The Middle East could become the world's leading region to capture carbon dioxide for future use in enhanced oil recovery or for storage, with Mitsubishi Heavy Industries Ltd. (MHI) forecasting the market in the region at 50 million mt/year in a decade, led by steps now being taken by the UAE and Saudi Arabia, along with an unusual project now starting in Bahrain.
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MHI is working with Aluminium Bahrain (Alba) to capture CO2 from its aluminum smelter and also signed an agreement in January to conduct a feasibility study on the first use of MHI technology to capture carbon dioxide from flue gas from an Alba power plant. Both projects could ultimately capture 500,000 to 1 million mt/year of carbon sometime in the 2030s, Emmanouil Kakaras, head of the energy transition business in Europe and the Middle East for MHI, said in an interview with S&P Global Commodity Insights. He noted that an average power station running on coal can have 12% to 15% CO2 in the flue gas, making it "relatively easy" to capture the carbon, while a gas-powered plant can have 4% to 5% while an aluminum smelter can have 0.9% to 1%, he said.
MHI's forecast for 50 million mt/year in a decade compares with a global 80 million mt/year for 2030 estimated by S&P Global Platts Analytics and the International Energy Agency's view based on stated policies for 89 million mt/year in 2030. "Our 80 million is based on commercially viable announced projects across various end use sectors ranging from EOR to oil refining to power generation and does not include significant levels of speculative CCUS capacity," Mark Mozur, manager of future energy outlooks for Platts Analytics, said.
The Global CCS Institute says the UAE and Saudi Arabia already accounted for 10% of global annual capture in 2020, at 3.7 million mt/year, and forecasts the Gulf Cooperation Council states could alone have a total of 60 million mt/year by 2035.
"We are in the beginning of this journey in the region, but the region is taking bold steps," Kakaras said. "I am confident this region will become one of the major CO2 hubs. Being an oil and gas region, it's a natural evolution. On the storage side, it's picking up speed. There will be worldwide CO2 hubs able to receive CO2 and store it.''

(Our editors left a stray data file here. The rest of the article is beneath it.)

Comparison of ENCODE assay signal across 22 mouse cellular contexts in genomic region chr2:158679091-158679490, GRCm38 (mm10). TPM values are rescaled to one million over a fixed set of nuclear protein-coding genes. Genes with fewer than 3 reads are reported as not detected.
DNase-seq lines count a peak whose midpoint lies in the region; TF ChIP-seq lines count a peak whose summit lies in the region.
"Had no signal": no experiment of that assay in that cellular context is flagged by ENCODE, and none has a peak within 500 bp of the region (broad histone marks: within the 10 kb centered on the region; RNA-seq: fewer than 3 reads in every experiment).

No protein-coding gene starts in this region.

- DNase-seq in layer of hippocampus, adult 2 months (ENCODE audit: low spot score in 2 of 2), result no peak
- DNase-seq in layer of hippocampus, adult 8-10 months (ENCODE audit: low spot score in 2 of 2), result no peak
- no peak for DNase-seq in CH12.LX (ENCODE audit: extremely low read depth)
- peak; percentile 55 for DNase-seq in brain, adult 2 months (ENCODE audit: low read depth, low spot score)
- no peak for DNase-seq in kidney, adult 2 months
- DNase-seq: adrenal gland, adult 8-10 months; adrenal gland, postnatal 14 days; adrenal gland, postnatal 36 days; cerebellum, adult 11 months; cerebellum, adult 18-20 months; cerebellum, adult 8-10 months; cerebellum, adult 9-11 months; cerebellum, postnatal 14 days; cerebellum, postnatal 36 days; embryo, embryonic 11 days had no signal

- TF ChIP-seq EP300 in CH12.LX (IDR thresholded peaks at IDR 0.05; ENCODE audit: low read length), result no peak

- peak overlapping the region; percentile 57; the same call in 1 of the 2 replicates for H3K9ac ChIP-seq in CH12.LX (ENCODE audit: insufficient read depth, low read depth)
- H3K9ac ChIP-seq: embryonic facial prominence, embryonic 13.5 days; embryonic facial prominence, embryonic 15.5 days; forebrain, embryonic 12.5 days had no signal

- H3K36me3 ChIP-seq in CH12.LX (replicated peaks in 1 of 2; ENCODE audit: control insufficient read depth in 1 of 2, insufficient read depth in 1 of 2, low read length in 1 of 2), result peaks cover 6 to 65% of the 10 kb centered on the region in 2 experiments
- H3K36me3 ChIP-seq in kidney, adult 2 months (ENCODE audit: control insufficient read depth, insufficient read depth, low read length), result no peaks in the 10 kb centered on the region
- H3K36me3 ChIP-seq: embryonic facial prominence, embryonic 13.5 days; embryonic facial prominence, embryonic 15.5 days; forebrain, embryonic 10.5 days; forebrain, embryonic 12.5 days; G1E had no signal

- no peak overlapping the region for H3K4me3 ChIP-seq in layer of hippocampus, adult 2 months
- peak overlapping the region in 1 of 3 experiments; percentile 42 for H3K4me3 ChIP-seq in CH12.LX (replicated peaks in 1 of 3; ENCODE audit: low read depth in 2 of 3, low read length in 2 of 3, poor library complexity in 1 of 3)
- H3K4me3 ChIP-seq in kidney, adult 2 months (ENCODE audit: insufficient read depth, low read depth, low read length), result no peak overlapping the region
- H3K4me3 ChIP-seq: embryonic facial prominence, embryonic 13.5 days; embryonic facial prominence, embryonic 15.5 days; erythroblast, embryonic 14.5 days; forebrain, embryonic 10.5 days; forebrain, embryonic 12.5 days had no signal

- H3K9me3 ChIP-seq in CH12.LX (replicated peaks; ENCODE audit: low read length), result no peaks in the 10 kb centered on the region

Saudi Arabia is developing receiving infrastructure for permanent CO2 storage, including pipelines to send carbon miles away for storage or for use in enhanced oil recovery, he noted. The UAE's Abu Dhabi National Oil Co. plans to expand the capacity of its carbon capture program six-fold by capturing CO2 from its own gas plants, with the aim of reaching 5 million mt/year of CO2 by 2030, according to a recent company announcement.
"We are witnessing lots of development work on CO2 storage from ADNOC but also from the Saudi government and what we're doing with Alba," Kakaras said. "We can speculate what the future will bring, but there will be an ecosystem of C02 that will be a network of meters and storage facilities not necessarily existing next to each other.''
Mitsubishi Power, a power solutions part of MHI, is a major power plant developer in the Middle East, installing its first power units in the region in 1971 for Saudi Aramco sites in Saudi Arabia, and has an installed base of nearly 50% of Kuwait's total installed power capacity. It is currently executing over 4GW of projects in the Middle East and North Africa, including developing a 2.4 GW power plant in the UAE's Fujairah emirate and the 1.0263 GW Layyah project in the nearby Sharjah emirate, aiming to become the leading supplier of power in the region in the next few years.
The majority of Mitsubishi Power gas turbines at power plants in the region can be adapted to burn fuel that contains up to 30% carbon-free hydrogen, another step that may help the Middle East to reduce its carbon footprint, Kakaras said.
The use of hydrogen and natural gas in a power plant was successfully used in June 2022 at a natural gas turbine at Georgia Power's McDonough-Atkinson plant in the US. Mitsubishi Power also recently agreed to provide hydrogen fuel conversion technology at Alexandria National Refining & Petrochemicals Co.'s refinery in Alexandria, Egypt, which provides 30% of the country's domestic gasoline supplies.
Hydrogen needs to be available for the Middle East to grow the business, which isn't expected until at least the end of the decade, Kakaras said. "The Middle East is very promising for hydrogen because it's blessed with renewables potential and some of the cheapest solar power than can be harvested," he said. "But you have to speed up and deliver projects at size and this goes together with an ambition to decarbonize. If there is an ambition to reduce carbon emissions, this will come together with development."
The Middle East can develop very large projects to justify the cost of the investment, Kakaras said. He noted it can take two to four years to build a power plant in the Middle East, where Mitsubishi Power expects power demand will grow an average 2% a year for the next few years, equivalent to 5-7 GW of new capacity a year to meet demand from a growing population and economic development goals.